|5.||↑||Pereira, Mark A., Eilis O’reilly, Katarina Augustsson, Gary E. Fraser, Uri Goldbourt, Berit L. Heitmann, Goran Hallmans et al. “Dietary fiber and risk of coronary heart disease: a pooled analysis of cohort studies.” Archives of internal medicine 164, no. 4 (2004): 370-376.|
|6, 22.||↑||Avocados, raw, all commercial varieties. USDA National Nutrient Database for Standard Reference Release 28.|
|7.||↑||Yoneyama, Satoko, Katsuyuki Miura, Satoshi Sasaki, Katsushi Yoshita, Yuko Morikawa, Masao Ishizaki, Teruhiko Kido, Yuchi Naruse, and Hideaki Nakagawa. “Dietary intake of fatty acids and serum C-reactive protein in Japanese.” Journal of epidemiology 17, no. 3 (2007): 86-92.|
|8, 12, 19.||↑||Best Fruits for Arthritis. Arthritis Foundation.|
|9.||↑||Maheu, Emmanuel, Christian Cadet, Marc Marty, Dominique Moyse, Isabelle Kerloch, Philippe Coste, Maxime Dougados et al. “Randomised, controlled trial of avocado–soybean unsaponifiable (Piascledine) effect on structure modification in hip osteoarthritis: the ERADIAS study.” Annals of the rheumatic diseases (2013): annrheumdis-2012.|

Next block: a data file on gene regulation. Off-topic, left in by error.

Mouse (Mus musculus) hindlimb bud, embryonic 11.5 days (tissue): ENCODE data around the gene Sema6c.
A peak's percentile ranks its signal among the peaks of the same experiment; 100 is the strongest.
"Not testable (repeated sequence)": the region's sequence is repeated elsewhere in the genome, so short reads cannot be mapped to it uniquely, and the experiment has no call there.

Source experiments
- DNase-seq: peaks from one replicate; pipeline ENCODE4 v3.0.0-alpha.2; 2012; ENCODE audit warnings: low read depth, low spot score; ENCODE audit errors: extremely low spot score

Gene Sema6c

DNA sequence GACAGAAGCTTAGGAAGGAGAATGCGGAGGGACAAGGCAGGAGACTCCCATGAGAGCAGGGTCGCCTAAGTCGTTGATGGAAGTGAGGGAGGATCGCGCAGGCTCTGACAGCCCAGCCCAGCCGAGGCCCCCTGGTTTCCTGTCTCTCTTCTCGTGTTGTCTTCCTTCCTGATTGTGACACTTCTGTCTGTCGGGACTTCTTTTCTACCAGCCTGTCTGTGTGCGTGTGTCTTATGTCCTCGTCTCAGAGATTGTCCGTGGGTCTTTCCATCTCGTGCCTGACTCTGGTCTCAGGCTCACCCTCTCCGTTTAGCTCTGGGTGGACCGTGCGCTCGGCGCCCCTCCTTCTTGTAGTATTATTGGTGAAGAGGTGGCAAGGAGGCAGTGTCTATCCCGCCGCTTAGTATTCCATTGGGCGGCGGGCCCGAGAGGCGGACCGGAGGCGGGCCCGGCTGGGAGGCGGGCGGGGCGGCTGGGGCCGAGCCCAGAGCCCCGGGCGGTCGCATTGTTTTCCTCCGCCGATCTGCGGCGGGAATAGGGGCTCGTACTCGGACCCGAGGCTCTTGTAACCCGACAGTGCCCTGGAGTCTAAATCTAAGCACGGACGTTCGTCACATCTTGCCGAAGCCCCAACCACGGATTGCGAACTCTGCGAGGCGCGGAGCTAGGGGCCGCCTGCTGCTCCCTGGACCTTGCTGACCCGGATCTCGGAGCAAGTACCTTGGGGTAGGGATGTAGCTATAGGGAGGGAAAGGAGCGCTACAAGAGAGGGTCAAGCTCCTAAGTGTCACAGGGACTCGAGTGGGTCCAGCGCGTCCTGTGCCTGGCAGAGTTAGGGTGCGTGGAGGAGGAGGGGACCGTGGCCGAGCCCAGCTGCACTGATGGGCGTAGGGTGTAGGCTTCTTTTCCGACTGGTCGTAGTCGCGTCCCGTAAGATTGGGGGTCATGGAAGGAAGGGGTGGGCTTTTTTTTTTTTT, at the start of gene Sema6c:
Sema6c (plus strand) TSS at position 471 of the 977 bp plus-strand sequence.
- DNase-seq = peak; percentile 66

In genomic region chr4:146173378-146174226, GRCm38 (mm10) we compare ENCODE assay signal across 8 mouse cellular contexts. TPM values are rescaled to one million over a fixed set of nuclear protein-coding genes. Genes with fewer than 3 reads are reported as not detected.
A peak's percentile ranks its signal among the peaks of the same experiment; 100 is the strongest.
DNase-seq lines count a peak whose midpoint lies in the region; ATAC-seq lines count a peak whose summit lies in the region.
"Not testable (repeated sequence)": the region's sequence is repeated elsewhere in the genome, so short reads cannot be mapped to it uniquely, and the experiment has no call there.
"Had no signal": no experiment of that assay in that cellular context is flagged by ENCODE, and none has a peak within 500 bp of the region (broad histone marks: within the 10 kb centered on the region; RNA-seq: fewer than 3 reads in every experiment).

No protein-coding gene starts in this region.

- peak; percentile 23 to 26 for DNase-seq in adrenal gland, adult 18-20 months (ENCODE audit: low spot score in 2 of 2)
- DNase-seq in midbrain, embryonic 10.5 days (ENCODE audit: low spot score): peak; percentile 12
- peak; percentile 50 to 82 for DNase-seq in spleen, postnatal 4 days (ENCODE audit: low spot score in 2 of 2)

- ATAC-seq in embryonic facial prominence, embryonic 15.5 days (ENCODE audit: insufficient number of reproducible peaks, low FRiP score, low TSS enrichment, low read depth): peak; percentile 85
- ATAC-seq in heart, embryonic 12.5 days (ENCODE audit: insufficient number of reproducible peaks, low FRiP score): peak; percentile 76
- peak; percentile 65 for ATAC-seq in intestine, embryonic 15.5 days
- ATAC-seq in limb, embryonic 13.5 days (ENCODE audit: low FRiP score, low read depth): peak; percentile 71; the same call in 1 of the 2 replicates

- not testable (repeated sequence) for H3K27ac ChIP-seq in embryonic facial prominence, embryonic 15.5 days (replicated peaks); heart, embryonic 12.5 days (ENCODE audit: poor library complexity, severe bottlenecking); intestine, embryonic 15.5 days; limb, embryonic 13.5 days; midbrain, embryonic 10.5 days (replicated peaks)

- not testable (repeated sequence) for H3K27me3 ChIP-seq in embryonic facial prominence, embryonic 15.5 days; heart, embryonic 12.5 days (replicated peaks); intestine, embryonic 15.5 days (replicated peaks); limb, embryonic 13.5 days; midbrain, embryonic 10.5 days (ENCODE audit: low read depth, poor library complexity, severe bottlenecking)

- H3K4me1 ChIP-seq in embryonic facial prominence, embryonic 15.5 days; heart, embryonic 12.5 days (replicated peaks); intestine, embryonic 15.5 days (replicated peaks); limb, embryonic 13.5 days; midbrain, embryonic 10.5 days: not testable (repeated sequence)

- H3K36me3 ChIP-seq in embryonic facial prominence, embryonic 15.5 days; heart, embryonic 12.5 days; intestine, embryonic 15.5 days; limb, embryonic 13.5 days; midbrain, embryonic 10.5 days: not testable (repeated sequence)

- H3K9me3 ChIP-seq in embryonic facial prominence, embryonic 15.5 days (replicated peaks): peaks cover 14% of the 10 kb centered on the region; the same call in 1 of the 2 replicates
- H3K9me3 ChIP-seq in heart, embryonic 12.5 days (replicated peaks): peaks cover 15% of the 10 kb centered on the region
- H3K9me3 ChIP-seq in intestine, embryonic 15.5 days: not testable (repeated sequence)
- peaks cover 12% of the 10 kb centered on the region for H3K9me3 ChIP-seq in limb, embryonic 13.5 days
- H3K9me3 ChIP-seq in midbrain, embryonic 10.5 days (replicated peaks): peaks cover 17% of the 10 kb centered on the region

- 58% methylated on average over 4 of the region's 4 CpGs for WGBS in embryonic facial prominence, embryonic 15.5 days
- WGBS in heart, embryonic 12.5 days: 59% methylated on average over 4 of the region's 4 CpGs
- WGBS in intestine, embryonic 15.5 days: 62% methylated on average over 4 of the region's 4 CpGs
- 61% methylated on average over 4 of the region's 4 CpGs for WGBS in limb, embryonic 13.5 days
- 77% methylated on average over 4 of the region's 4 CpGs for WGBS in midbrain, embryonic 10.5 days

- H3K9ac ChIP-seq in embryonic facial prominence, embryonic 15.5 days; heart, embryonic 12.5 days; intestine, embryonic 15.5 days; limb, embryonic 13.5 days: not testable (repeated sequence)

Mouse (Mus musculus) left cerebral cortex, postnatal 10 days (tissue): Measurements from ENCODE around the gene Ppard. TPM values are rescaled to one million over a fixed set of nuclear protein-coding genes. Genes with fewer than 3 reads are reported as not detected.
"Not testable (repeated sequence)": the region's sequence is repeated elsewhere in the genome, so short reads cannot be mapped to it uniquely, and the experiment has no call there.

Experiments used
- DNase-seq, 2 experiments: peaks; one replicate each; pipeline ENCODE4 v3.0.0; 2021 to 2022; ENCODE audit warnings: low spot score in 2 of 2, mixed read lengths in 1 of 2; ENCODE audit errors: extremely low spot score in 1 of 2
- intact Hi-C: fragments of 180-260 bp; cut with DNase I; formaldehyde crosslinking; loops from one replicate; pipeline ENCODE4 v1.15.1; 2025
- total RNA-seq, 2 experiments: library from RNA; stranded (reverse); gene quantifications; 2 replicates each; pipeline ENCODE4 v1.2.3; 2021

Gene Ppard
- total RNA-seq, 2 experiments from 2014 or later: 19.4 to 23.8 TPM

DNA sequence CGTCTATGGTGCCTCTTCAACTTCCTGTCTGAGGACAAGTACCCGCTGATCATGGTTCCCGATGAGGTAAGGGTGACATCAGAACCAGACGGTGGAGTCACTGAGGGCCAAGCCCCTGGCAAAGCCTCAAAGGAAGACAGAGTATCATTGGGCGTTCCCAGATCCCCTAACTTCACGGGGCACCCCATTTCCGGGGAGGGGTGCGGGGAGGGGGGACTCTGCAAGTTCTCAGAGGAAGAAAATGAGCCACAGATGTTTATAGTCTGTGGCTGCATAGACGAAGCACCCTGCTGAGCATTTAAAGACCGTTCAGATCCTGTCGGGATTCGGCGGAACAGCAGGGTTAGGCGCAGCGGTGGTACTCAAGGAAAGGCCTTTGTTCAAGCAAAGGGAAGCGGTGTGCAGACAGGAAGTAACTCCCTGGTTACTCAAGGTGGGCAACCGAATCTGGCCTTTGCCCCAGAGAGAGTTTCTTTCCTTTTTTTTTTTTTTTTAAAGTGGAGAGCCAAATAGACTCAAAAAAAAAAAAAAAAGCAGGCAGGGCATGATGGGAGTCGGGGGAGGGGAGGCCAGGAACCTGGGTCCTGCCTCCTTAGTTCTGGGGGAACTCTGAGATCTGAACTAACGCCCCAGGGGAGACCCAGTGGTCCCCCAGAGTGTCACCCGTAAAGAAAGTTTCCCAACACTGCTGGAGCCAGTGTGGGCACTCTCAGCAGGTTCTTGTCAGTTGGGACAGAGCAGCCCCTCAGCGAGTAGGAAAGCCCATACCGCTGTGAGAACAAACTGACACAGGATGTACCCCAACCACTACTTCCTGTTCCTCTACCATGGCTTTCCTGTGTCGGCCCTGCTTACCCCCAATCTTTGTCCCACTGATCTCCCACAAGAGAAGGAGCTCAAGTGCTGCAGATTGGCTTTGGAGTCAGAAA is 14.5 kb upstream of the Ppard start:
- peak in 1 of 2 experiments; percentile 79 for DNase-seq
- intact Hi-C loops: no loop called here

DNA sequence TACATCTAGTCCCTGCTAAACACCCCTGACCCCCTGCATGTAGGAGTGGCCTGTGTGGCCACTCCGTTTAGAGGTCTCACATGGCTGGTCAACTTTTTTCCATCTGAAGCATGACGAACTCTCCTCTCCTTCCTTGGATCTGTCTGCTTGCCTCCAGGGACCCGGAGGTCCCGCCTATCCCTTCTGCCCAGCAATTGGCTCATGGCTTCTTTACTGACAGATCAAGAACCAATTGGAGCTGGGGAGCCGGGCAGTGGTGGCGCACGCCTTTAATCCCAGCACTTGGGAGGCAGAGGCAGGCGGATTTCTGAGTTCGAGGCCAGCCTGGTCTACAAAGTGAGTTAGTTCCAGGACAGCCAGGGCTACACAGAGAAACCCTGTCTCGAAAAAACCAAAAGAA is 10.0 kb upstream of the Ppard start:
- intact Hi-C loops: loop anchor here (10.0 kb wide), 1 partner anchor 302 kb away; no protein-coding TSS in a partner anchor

|10.||↑||Avocado Soybean Unsaponifiables. Arthritis Foundation.|
|11, 13.||↑||Dreher, Mark L., and Adrienne J. Davenport. “Hass avocado composition and potential health effects.” Critical reviews in food science and nutrition 53, no. 7 (2013): 738-750.|
|14.||↑||Paul, Rajkumar, Paresh Kulkarni, and Narayan Ganesh. “Avocado fruit (Persea americana Mill) exhibits chemo-protective potentiality against cyclophosphamide induced genotoxicity in human lymphocyte culture.” J Exp Ther Oncol 9, no. 3 (2011): 221-30.|
|15.||↑||Menendez, Javier A., and Ruth Lupu. “Mediterranean dietary traditions for the molecular treatment of human cancer: anti-oncogenic actions of the main olive oil’s monounsaturated fatty acid oleic acid (18: 1n-9).” Current pharmaceutical biotechnology 7, no. 6 (2006): 495-502.|
|16.||↑||Lu, Qing-Yi, James R. Arteaga, Qifeng Zhang, Sergio Huerta, Vay Liang W. Go, and David Heber. “Inhibition of prostate cancer cell growth by an avocado extract: role of lipid-soluble bioactive substances.” The Journal of nutritional biochemistry 16, no. 1 (2005): 23-30.|
|17, 20.||↑||Dreher, Mark L., and Adrienne J. Davenport. “Hass avocado composition and potential health effects.” Critical reviews in food science and nutrition 53, no. 7 (2013):738-750.|
|18.||↑||Burton-Freeman, Britt. “Dietary fiber and energy regulation.” The Journal of nutrition 130, no. 2 (2000): 272S-275S.|
|21.||↑||Avocado Serving Size Update. California Avocado Commission.|